Welcome to the final table of the 2014 World Series of Poker, live from the Penn & Teller Theatre inside the Rio All-Suite Hotel & Casino from Las Vegas, Nevada.
Today is the day that the remaining nine players from a staring field of 6,683 return to lock horns after a four-month hiatus from play. Up for grabs will be the most coveted prize in all of poker, the WSOP Main Event gold bracelet, and this year the players will also be vying for a top prize of $10 million.
Leading the way into the final table is Dutchman Jorryt van Hoof. Van Hoof brings 38.375 million to the table, and he's trailed by Felix Stephensen in second place with 32.775. Third place on the leaderboard belongs to Mark Newhouse, and the American has been the talk of the town since he made back-to-back WSOP Main Event final tables in 6,000-plus player fields. That's quite the feat, and Newhouse will have 26 million to work with when the cards get in the air in hopes of improving upon his ninth-place finish from last year.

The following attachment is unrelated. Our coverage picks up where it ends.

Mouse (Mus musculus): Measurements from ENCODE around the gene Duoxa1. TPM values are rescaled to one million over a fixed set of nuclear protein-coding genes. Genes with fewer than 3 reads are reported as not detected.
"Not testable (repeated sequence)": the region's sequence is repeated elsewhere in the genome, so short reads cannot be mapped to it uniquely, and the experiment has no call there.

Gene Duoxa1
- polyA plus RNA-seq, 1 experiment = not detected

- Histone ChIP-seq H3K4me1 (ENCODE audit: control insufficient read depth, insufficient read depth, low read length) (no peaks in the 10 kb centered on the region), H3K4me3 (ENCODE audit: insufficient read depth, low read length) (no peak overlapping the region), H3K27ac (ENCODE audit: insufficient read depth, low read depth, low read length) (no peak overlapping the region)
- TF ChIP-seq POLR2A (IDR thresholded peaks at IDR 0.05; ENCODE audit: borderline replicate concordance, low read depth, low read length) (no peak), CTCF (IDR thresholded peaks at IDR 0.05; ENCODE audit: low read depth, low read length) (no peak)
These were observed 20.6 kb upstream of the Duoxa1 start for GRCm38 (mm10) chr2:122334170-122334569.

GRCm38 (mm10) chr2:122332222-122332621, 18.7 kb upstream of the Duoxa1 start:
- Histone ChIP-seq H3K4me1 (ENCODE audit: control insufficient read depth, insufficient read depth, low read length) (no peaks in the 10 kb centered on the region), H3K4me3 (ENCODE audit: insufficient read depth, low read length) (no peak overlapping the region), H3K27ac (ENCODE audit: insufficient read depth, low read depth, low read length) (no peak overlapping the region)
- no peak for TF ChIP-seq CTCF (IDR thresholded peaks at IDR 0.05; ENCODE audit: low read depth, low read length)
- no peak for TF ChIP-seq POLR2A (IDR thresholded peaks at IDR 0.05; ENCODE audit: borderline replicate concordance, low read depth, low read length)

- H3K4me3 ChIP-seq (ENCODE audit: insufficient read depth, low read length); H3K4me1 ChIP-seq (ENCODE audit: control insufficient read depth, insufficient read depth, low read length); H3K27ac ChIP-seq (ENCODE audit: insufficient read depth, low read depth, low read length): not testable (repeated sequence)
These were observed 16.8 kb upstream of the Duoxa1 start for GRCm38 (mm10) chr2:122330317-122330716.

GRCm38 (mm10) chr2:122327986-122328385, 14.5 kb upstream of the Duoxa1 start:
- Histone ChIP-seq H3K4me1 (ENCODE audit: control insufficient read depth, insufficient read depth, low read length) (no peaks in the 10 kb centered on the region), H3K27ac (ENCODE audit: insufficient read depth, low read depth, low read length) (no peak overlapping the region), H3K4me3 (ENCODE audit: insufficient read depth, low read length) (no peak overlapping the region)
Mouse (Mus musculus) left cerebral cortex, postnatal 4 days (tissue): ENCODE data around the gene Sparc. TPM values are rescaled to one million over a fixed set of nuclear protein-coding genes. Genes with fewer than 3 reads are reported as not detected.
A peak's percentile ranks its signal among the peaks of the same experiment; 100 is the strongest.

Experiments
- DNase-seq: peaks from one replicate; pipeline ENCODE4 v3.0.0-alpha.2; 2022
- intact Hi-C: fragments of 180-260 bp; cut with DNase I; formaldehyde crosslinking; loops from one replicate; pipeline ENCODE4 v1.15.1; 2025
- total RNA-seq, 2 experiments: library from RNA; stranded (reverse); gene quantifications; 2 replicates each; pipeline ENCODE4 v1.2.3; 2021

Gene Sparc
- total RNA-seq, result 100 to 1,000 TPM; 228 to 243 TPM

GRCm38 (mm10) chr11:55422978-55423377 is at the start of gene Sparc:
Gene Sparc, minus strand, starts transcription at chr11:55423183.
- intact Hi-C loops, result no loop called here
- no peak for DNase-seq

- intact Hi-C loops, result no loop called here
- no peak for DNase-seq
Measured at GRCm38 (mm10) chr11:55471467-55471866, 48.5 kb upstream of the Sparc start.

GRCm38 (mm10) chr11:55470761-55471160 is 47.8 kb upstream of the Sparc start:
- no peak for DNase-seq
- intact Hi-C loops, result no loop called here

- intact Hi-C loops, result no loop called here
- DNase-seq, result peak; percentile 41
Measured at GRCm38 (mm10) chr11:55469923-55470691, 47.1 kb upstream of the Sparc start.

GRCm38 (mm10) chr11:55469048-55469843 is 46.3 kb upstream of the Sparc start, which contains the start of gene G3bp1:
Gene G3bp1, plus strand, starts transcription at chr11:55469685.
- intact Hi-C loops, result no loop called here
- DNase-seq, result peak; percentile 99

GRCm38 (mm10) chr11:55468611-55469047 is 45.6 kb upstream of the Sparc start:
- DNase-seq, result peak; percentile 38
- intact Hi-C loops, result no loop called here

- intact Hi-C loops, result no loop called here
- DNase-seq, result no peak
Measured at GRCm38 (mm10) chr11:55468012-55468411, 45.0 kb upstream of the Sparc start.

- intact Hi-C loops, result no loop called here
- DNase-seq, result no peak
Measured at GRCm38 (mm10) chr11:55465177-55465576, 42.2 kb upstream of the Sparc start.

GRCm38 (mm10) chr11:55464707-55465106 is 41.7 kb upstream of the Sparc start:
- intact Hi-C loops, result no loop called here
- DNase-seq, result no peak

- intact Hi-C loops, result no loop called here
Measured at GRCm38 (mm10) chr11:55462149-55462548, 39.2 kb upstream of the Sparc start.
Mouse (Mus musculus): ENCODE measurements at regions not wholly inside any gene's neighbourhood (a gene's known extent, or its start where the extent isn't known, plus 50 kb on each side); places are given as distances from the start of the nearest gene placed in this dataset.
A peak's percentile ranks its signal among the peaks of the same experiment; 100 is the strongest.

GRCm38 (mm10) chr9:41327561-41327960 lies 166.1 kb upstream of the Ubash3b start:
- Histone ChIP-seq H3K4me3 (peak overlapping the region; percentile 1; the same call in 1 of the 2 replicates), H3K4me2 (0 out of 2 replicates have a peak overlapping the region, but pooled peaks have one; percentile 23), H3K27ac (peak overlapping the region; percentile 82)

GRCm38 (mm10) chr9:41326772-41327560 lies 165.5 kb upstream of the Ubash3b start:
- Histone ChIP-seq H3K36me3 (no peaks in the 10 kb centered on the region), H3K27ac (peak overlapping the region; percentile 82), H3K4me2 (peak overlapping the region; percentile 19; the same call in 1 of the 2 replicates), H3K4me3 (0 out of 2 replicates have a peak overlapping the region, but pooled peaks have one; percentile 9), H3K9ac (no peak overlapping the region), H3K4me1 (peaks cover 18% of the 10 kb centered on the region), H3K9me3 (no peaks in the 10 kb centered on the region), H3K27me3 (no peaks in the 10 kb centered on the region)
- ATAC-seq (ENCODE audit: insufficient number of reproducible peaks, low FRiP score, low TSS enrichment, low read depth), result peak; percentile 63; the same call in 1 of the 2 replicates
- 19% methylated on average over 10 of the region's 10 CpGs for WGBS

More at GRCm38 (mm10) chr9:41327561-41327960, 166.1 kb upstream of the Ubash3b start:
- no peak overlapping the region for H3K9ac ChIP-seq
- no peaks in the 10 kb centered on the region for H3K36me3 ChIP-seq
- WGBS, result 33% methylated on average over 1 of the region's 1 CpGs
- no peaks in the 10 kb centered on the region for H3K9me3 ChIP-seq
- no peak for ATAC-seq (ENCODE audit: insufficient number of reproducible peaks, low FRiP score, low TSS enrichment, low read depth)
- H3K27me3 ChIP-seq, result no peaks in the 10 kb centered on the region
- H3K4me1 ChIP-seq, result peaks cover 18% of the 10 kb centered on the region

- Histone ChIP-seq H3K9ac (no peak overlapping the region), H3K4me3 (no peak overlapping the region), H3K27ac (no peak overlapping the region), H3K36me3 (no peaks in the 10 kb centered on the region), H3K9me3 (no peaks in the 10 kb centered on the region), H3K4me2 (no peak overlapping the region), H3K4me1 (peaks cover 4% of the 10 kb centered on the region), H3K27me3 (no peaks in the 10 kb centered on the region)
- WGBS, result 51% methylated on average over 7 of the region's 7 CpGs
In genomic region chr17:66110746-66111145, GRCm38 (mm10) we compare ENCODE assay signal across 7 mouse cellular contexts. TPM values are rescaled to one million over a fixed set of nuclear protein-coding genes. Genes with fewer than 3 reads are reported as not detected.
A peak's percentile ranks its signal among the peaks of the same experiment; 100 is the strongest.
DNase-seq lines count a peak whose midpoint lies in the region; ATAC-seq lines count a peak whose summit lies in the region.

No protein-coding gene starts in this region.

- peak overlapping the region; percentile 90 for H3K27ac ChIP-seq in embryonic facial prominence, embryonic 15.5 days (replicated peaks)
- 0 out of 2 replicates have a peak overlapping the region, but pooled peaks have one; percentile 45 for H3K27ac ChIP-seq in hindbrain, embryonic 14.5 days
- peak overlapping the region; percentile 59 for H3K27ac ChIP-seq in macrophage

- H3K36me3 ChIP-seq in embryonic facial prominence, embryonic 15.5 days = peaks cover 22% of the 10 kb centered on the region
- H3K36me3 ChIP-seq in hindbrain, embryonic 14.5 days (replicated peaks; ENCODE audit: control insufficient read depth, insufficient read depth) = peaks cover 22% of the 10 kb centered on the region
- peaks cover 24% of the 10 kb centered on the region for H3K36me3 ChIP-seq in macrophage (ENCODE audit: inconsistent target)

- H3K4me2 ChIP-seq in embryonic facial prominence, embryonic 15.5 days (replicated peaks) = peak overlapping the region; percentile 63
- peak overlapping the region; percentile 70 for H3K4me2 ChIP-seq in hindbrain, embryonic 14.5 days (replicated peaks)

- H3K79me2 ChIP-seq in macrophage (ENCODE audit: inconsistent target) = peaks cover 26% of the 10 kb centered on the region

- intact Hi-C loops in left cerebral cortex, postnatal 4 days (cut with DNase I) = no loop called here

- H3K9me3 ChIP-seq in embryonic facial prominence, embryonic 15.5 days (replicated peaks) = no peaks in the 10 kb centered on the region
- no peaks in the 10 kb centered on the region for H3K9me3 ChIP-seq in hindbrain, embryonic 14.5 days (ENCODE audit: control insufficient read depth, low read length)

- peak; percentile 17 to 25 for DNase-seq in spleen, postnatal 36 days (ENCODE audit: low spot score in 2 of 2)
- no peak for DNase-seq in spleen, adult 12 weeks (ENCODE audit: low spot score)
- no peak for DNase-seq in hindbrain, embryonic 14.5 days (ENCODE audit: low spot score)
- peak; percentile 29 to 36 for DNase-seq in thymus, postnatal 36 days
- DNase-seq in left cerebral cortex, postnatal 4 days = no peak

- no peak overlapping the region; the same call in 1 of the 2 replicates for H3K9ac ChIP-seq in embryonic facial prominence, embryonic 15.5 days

Andoni Larrabe from Spain and Dan Sindelar from the United States sit fourth and fifth on the leaderboard with 22.55 million and 21.2 million, respectively. Those two are nestled together in the middle with right around the average stack, which sits at just over 22.275 million. Both are quiet characters, but their play can be viewed as loud and aggressive at times.
Billy Pappas has 17.5 million entering the final table, and the foosball world champion is the only true amateur remaining. Behind Pappas, you've got the short stacks William Tonking (15.05 million), Martin Jacobson (14.9 million), and Bruno Politano (12.125 million) bringing up the rear. Jacobson is a big favorite amongst the touring pros, especially those who frequent events in Europe, and Politano will have the entire country and Brazil resting on his shoulders.
The goal for today's play will be to go from nine players down to the final three. Once the final three is reached, play will be halted for the night in order for the trio to return tomorrow to continue action. Right now, each November Niner is guaranteed $730,725, but everyone wants a bit more. After a long four months off from the event, no one will want to leave in ninth place and receive no extra cash, so things could be awhile before the first elimination comes to fruition.
The cards will be int he air promptly at 4:30 p.m. PT. PokerNews will be right there from start to finish with our exclusive live hand-for-hand coverage, so stayed tuned for the festivities to kick off in a couple hours time.